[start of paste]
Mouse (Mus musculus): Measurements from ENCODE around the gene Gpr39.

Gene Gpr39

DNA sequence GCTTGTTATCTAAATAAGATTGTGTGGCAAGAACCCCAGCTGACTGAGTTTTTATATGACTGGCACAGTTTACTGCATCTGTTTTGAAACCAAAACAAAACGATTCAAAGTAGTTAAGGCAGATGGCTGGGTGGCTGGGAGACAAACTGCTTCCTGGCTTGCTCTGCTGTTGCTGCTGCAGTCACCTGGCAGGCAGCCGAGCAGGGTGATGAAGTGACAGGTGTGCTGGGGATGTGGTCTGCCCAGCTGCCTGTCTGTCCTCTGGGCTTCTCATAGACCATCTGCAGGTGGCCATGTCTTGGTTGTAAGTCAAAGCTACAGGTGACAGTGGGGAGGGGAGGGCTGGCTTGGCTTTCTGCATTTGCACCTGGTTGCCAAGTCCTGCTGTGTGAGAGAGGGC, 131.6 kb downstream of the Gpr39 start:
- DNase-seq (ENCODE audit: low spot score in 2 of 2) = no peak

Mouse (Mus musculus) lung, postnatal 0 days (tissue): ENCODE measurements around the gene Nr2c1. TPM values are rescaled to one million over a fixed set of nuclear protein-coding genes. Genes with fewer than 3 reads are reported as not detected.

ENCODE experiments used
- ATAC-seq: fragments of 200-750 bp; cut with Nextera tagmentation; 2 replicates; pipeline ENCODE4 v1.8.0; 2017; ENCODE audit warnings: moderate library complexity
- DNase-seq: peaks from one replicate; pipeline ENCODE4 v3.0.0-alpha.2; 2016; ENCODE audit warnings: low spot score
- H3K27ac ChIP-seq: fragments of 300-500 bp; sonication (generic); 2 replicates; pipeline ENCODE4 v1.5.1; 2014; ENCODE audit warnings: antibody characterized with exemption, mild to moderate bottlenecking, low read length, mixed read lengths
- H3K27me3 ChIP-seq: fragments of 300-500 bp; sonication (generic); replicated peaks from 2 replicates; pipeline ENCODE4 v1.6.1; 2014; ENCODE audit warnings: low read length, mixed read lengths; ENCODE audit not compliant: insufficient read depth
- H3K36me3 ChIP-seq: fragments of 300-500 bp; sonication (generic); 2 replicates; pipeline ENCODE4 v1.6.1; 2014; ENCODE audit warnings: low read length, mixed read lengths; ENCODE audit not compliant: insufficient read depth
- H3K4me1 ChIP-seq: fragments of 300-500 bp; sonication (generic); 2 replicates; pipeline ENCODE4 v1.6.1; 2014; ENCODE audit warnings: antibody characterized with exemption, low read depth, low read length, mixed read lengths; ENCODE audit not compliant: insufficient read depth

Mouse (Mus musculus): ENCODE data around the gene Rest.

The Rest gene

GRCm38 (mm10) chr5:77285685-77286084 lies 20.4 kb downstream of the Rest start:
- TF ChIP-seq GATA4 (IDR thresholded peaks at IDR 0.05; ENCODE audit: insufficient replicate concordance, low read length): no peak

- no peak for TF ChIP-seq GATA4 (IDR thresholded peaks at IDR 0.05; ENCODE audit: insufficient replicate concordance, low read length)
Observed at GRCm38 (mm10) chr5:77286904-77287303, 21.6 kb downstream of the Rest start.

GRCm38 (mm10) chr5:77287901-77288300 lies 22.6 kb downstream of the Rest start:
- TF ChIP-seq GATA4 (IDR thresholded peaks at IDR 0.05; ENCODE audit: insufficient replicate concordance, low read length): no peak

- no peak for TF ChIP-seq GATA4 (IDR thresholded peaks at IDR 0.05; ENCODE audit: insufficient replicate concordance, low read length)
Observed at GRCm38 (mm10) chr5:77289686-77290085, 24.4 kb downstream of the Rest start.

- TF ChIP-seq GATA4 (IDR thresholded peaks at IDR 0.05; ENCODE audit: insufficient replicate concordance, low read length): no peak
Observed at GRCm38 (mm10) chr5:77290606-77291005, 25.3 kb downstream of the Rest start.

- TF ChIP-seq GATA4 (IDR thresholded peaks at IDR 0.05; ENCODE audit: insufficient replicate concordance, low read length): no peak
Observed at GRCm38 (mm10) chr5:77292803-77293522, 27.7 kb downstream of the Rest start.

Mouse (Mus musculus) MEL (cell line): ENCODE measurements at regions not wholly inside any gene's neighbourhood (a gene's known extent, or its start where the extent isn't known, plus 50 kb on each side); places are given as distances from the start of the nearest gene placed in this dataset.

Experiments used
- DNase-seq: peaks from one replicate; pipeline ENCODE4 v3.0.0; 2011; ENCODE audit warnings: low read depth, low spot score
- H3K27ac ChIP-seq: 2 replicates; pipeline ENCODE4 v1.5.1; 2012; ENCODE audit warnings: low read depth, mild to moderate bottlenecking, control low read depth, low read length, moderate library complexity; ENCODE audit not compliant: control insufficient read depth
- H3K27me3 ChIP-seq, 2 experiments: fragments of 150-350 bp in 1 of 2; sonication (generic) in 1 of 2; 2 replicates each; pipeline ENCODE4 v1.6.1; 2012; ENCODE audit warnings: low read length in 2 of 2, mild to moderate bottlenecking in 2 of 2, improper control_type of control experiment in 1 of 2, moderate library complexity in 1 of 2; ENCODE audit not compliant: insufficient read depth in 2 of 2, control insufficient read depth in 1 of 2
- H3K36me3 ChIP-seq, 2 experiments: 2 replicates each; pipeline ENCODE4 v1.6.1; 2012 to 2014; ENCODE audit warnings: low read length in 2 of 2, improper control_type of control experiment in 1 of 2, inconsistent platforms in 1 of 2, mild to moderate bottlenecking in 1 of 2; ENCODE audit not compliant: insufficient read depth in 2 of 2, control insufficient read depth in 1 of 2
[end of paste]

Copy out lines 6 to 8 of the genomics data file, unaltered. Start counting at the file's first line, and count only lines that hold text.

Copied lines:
ENCODE experiments used
- ATAC-seq: fragments of 200-750 bp; cut with Nextera tagmentation; 2 replicates; pipeline ENCODE4 v1.8.0; 2017; ENCODE audit warnings: moderate library complexity
- DNase-seq: peaks from one replicate; pipeline ENCODE4 v3.0.0-alpha.2; 2016; ENCODE audit warnings: low spot score